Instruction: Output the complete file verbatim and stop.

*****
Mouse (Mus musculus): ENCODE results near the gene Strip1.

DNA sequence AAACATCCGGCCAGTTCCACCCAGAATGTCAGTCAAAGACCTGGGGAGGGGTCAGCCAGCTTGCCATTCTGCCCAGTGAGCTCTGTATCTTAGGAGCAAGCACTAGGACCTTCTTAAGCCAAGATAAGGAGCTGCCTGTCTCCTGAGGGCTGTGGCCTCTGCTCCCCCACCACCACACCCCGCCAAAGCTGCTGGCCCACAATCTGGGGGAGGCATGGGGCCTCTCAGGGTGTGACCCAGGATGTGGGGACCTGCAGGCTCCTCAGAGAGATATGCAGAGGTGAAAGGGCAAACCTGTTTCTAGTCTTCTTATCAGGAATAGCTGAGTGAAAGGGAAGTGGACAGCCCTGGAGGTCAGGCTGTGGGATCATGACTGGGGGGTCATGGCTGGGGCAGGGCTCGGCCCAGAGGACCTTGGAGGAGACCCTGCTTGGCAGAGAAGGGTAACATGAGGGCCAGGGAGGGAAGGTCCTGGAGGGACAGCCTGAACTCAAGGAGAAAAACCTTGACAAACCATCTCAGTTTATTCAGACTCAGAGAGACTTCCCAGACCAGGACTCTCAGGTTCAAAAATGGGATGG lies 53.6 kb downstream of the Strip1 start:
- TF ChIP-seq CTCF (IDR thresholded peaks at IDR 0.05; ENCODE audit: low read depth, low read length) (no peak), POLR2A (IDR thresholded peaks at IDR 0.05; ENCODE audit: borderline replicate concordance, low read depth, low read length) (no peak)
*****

Mouse (Mus musculus): ENCODE results near the gene Strip1.

DNA sequence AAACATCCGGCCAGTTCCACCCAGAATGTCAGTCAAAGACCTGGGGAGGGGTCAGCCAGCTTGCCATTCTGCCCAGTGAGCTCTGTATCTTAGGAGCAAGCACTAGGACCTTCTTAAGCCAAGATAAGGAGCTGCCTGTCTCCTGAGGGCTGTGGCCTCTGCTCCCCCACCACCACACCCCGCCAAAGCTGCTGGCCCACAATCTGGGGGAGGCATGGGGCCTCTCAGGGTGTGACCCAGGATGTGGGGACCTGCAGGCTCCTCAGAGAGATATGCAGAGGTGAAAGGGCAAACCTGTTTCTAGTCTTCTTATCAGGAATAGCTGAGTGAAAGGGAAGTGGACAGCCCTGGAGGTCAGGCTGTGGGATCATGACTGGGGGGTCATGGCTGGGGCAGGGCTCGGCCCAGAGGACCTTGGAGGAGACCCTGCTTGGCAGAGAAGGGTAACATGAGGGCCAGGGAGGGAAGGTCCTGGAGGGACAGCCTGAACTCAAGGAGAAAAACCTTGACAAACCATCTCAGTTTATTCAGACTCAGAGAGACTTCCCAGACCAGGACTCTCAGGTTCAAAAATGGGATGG lies 53.6 kb downstream of the Strip1 start:
- TF ChIP-seq CTCF (IDR thresholded peaks at IDR 0.05; ENCODE audit: low read depth, low read length) (no peak), POLR2A (IDR thresholded peaks at IDR 0.05; ENCODE audit: borderline replicate concordance, low read depth, low read length) (no peak)